Use a soft bristle brush to get into the grooves of the handle and remove any dirt lodged in there. Don’t go too hard as this might ruin the texture and finish, but go hard enough to dislodge any particles.

Once finished, rinse off the soap and immediately dry with a towel.

6. Sand the Grips

Sometimes using sandpaper is called for, but only when the grip is getting old and wearing out. If the texture is mostly smooth and worn, then you can use sandpaper to help restore the texture.

Use a medium-grit sandpaper and buff lengthwise, starting at the top and going to the bottom. Rinse when finished and dry with a towel. This should make the grip feel a little better in the hand.

Use a Cleaning Kit

1. What is a Cleaning Kit?

Normally when you look for how to clean golf clubs you’ll find a ton of information about doing it at home, but few people seem to remember that professional cleaning kits are available. These kits give you everything that you need and it takes less time to clean the clubs.

Normally you’ll get a cleaner, brush and a towel, all of which are made specifically for golf clubs.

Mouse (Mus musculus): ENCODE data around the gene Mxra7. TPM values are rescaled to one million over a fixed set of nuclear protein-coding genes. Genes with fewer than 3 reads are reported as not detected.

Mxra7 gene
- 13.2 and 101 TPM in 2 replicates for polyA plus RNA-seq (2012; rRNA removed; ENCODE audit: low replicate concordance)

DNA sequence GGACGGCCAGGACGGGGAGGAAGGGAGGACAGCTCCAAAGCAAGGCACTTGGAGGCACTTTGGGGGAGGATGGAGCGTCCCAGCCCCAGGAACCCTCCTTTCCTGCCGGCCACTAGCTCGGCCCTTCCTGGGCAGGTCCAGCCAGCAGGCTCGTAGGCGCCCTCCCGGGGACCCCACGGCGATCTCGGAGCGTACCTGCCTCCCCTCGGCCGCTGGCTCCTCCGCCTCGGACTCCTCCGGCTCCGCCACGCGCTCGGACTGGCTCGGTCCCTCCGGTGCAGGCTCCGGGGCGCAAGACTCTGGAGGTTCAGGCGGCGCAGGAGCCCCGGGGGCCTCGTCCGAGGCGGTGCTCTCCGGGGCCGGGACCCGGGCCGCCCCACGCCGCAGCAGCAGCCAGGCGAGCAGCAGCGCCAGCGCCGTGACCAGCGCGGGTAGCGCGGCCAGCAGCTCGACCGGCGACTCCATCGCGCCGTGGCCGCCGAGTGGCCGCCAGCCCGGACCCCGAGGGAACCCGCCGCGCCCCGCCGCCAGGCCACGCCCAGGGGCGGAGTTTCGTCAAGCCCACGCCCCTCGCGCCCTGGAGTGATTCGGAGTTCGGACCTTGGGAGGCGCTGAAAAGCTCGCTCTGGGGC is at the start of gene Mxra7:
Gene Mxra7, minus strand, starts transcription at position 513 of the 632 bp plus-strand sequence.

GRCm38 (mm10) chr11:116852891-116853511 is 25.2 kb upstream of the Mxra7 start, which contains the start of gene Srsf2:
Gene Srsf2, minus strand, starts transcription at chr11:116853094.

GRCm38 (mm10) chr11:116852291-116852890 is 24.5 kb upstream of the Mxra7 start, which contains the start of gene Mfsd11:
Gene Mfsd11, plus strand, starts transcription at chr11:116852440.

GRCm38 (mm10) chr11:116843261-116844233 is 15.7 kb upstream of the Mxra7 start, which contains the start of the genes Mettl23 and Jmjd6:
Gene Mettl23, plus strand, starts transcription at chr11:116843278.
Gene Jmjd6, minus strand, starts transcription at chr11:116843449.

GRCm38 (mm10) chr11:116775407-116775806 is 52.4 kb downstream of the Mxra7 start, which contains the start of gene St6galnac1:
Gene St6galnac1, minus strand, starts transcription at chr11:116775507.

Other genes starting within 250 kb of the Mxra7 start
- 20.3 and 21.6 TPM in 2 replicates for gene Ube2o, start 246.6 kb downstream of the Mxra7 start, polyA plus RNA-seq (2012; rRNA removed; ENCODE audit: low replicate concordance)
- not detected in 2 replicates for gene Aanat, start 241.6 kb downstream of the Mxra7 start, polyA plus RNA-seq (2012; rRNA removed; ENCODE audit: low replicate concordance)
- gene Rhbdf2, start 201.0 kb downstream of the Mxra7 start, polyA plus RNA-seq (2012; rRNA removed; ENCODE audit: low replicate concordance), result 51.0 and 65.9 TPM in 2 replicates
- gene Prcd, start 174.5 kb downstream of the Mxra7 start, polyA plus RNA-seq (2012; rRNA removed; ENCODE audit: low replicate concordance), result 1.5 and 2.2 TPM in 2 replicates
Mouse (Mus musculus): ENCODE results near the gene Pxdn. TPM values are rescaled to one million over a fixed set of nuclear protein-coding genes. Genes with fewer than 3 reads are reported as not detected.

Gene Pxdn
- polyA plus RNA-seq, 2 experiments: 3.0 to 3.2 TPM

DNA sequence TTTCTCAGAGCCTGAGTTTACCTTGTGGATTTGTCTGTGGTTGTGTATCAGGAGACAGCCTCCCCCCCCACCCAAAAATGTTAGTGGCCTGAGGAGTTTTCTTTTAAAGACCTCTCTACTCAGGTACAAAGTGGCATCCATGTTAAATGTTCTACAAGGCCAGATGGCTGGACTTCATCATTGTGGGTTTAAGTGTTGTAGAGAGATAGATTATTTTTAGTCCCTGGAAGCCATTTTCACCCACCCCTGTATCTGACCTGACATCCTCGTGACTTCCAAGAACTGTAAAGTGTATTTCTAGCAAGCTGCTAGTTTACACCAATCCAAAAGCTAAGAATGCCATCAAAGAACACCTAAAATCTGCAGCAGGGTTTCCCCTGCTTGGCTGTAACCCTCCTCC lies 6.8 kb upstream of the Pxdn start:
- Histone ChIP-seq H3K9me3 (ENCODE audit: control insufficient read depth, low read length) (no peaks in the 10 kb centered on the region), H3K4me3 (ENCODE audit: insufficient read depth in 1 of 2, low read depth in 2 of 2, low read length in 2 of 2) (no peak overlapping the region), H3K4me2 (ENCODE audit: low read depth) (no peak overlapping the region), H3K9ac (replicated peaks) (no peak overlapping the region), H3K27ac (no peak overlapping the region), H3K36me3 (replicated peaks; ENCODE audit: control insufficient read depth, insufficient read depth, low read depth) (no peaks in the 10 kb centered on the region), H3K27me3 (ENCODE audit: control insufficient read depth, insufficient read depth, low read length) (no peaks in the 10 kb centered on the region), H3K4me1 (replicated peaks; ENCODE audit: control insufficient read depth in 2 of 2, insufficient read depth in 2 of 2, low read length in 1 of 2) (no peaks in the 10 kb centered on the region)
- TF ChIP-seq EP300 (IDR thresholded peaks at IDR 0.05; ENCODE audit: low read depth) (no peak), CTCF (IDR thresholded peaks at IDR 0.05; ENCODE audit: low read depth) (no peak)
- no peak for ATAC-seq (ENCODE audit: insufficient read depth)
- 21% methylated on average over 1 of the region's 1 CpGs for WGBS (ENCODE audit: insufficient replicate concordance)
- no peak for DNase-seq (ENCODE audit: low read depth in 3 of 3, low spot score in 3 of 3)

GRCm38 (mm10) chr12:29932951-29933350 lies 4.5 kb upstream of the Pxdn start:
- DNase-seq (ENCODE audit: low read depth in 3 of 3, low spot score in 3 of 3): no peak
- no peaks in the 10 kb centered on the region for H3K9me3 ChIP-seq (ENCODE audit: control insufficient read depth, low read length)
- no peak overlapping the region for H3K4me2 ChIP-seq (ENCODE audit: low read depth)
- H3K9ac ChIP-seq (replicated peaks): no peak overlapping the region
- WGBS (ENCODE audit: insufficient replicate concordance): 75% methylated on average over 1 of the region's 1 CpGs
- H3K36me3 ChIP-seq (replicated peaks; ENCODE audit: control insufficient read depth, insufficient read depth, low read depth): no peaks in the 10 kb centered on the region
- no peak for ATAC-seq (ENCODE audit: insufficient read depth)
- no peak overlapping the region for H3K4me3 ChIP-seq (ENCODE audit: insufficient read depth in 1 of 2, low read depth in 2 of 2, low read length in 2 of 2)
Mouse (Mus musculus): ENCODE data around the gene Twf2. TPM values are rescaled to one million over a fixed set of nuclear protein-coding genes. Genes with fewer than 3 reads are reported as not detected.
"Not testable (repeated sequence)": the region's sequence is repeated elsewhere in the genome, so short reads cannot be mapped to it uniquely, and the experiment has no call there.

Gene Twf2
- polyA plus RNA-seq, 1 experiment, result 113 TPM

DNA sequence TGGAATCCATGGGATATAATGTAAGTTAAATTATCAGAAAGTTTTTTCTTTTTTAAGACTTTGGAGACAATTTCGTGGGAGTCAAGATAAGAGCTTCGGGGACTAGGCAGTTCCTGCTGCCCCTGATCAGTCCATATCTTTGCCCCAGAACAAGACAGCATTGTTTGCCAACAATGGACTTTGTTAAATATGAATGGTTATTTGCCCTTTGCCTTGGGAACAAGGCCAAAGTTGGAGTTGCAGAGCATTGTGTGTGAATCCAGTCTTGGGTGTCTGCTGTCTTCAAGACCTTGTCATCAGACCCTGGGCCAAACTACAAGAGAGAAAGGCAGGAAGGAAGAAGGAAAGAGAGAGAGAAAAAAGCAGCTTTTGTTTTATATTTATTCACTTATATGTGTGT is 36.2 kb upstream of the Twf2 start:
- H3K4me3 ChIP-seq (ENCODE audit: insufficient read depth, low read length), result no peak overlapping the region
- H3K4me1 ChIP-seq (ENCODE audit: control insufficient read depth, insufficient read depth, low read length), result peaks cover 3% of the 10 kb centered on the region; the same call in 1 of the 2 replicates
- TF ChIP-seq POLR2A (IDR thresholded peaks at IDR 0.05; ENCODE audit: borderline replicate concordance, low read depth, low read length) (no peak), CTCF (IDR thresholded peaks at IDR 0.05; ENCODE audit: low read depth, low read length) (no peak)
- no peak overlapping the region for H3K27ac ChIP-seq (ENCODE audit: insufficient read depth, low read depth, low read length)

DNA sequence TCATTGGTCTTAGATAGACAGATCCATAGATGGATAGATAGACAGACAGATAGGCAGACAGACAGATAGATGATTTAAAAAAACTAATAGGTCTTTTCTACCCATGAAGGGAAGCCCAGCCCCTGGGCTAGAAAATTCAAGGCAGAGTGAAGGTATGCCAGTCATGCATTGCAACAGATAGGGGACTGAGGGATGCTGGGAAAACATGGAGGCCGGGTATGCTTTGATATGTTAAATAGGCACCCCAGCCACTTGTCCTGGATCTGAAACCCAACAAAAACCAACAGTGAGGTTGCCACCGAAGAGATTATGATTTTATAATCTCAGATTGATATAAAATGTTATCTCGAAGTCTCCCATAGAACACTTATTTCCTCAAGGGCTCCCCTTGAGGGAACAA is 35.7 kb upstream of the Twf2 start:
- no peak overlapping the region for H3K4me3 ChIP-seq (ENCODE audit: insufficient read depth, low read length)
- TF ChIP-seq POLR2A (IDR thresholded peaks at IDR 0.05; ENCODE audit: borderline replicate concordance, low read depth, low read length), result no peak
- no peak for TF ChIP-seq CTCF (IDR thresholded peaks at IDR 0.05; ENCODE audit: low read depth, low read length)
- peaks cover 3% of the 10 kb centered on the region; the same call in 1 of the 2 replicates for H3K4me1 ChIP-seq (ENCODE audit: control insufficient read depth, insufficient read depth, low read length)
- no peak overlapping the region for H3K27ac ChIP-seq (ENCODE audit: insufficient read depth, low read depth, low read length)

2. Spray the Cleaner

While each product is different, most of these kits work the same for cleaning your golf clubs. Start by spraying the cleaner on the head and letting it sit there for a minute or two to really work on the debris.

3. Use the Brush

Take the included brush and get into the grooves and remove the dirt. Normally this brush has very small bristles that perfectly fit into the club grooves, so it shouldn’t require too much effort.

4. Wipe it Down

Lastly, take the microfiber cloth and just wipe down the club until it’s dry and clean. These cloths are good for remove moisture, so it should only take a second until your club looks like new again.

Conclusion

Many people want to know how to clean golf clubs and there are various answers to that question. You can use a professional kit, DIY with soap and a bucket or even use soda or vinegar for rust or other difficult cleaning jobs.

In general, this is very easy and should be done regularly to keep your clubs in the best shape possible. Not only that, but it can help improve your performance while keeping you from being the laughing stock on the course with the dirty clubs.